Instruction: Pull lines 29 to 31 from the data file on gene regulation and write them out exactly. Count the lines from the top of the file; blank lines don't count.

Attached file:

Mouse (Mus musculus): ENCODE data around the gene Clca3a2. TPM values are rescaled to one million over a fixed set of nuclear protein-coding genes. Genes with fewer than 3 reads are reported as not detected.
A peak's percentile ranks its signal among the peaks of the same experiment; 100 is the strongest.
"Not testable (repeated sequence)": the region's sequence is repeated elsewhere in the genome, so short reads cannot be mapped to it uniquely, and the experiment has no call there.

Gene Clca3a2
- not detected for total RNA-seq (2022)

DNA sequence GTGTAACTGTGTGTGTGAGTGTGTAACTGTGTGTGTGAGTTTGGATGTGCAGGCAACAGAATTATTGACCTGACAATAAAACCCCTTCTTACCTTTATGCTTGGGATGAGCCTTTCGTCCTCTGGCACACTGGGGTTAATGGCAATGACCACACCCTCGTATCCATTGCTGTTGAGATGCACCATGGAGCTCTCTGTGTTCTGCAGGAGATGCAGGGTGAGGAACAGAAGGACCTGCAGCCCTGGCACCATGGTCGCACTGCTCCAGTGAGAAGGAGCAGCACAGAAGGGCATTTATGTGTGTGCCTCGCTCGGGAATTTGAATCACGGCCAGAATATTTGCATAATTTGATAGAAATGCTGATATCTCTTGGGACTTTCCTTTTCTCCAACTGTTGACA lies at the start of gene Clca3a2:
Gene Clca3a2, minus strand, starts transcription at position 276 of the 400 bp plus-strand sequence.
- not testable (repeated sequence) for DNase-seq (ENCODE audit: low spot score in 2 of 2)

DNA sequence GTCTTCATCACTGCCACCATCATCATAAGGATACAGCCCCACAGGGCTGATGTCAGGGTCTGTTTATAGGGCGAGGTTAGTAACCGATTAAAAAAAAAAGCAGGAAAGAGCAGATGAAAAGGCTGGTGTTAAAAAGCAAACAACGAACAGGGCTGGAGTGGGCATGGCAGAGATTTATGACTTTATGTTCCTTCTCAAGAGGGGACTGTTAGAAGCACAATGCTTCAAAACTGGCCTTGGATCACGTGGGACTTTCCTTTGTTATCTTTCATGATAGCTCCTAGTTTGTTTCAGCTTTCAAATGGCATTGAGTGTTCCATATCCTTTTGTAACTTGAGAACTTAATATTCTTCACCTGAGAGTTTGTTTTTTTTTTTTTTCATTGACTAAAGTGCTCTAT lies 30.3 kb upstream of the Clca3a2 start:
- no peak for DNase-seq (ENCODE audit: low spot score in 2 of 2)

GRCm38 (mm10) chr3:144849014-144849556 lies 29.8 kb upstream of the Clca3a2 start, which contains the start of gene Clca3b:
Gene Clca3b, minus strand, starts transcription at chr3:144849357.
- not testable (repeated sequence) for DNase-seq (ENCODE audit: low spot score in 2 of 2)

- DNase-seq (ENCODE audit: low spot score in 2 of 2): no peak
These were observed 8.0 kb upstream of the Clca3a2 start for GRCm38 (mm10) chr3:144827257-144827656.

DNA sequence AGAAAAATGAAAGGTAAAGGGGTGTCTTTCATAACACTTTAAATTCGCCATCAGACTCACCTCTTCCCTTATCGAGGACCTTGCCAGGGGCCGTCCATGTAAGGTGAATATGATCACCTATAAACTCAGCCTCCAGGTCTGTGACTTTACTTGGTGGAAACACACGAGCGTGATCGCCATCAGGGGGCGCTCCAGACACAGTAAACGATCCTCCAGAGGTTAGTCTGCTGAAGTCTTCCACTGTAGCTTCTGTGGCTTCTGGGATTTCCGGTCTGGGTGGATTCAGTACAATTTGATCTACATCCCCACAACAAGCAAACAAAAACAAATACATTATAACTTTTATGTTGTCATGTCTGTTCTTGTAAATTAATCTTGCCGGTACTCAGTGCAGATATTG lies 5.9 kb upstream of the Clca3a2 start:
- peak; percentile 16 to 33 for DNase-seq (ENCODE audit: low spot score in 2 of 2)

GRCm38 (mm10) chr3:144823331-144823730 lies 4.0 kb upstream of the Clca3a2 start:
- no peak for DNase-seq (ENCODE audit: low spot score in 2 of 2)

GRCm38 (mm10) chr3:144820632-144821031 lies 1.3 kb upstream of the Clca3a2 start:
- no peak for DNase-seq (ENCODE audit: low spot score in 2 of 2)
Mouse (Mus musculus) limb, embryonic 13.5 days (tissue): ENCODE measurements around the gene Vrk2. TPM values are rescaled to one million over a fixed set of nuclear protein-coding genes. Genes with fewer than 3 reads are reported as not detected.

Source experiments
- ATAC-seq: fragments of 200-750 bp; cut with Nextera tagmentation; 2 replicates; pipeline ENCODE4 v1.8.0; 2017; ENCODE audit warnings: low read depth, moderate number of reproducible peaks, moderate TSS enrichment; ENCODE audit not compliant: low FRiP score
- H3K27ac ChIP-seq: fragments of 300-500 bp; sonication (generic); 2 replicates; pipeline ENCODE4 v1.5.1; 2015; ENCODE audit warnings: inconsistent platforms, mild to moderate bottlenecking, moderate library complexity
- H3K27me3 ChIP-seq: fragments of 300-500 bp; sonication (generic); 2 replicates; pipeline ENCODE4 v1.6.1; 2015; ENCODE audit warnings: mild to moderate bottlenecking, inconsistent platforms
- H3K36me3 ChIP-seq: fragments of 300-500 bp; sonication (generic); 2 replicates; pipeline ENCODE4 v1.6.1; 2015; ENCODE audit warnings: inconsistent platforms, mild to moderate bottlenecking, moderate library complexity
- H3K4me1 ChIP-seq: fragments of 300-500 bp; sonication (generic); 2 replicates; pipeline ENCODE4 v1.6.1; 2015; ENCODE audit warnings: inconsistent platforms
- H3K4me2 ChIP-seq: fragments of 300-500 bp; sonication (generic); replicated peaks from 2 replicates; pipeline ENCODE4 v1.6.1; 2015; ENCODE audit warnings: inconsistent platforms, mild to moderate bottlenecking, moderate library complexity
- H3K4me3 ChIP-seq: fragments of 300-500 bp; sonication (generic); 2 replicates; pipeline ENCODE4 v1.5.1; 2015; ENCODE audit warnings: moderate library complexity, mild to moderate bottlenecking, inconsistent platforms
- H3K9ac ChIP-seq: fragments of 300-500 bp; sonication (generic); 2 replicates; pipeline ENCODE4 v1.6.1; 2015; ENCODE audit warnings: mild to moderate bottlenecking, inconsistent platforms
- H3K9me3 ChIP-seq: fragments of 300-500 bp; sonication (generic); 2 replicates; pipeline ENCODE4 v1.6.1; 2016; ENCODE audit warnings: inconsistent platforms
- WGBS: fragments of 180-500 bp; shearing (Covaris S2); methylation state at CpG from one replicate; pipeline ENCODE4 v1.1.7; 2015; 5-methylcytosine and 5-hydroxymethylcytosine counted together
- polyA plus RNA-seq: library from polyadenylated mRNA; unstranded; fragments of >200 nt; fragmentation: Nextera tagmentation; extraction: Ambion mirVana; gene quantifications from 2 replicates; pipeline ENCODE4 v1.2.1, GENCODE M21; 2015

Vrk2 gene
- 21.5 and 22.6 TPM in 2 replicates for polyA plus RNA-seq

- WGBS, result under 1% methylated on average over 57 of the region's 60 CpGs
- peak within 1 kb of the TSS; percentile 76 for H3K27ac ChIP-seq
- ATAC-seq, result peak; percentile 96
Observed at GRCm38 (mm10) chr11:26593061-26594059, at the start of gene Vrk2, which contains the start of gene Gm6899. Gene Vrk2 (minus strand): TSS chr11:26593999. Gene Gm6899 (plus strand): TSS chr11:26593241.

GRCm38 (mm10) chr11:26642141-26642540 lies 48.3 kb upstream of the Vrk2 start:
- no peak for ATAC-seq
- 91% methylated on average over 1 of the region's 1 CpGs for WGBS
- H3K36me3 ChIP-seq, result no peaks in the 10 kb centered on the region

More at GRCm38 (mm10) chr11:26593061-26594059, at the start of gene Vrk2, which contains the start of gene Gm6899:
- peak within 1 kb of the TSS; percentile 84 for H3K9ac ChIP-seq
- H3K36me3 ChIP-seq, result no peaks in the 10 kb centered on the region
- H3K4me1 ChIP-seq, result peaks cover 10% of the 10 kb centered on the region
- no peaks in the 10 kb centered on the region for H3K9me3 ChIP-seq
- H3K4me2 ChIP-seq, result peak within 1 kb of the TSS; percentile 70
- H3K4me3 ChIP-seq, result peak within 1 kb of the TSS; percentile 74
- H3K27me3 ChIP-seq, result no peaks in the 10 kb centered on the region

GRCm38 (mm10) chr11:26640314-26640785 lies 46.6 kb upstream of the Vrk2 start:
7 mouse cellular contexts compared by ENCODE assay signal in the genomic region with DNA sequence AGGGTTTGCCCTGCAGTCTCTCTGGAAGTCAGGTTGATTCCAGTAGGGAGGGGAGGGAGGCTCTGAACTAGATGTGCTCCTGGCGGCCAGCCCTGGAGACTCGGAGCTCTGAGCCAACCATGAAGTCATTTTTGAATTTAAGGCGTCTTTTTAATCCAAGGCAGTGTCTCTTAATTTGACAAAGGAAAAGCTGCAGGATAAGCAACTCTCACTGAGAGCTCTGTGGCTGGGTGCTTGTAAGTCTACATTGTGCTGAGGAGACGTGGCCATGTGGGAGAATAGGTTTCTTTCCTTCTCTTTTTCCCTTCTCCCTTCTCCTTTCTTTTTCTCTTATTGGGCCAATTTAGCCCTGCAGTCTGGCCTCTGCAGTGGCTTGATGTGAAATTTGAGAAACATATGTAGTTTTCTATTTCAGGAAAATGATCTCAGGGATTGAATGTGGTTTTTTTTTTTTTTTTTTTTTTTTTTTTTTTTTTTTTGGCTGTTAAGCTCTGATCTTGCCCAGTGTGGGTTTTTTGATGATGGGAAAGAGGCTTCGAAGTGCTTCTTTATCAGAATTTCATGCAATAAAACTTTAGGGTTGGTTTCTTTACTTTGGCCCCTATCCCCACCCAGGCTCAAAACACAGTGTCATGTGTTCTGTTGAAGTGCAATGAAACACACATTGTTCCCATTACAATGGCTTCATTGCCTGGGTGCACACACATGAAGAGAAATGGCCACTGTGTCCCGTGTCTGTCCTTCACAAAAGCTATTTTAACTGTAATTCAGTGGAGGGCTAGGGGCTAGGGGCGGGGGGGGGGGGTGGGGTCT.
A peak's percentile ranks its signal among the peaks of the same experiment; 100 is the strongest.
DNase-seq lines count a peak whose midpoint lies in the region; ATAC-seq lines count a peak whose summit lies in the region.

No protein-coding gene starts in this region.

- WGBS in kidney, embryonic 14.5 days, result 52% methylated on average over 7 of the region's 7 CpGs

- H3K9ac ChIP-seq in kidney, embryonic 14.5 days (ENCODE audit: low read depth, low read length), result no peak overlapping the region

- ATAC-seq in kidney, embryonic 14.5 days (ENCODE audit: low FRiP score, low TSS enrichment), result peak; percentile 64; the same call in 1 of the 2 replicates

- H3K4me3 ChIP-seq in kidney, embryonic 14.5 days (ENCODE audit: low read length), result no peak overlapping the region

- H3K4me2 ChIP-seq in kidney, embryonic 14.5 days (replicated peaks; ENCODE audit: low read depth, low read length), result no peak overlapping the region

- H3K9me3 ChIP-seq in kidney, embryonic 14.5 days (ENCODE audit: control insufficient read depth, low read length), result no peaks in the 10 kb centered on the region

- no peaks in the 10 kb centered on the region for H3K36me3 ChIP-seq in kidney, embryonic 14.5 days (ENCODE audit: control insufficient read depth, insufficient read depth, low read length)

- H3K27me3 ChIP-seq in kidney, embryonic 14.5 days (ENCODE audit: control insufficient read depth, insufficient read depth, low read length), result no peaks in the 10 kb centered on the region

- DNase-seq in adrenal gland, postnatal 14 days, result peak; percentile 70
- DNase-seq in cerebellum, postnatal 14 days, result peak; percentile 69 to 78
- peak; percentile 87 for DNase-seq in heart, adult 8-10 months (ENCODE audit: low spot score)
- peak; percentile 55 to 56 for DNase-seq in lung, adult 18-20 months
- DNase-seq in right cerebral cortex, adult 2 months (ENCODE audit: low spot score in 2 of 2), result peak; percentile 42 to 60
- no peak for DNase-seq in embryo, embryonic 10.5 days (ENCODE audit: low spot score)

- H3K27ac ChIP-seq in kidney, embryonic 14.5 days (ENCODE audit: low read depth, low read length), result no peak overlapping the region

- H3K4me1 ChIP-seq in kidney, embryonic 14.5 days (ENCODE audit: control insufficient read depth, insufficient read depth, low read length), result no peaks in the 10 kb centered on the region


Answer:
- H3K4me2 ChIP-seq: fragments of 300-500 bp; sonication (generic); replicated peaks from 2 replicates; pipeline ENCODE4 v1.6.1; 2015; ENCODE audit warnings: inconsistent platforms, mild to moderate bottlenecking, moderate library complexity
- H3K4me3 ChIP-seq: fragments of 300-500 bp; sonication (generic); 2 replicates; pipeline ENCODE4 v1.5.1; 2015; ENCODE audit warnings: moderate library complexity, mild to moderate bottlenecking, inconsistent platforms
- H3K9ac ChIP-seq: fragments of 300-500 bp; sonication (generic); 2 replicates; pipeline ENCODE4 v1.6.1; 2015; ENCODE audit warnings: mild to moderate bottlenecking, inconsistent platforms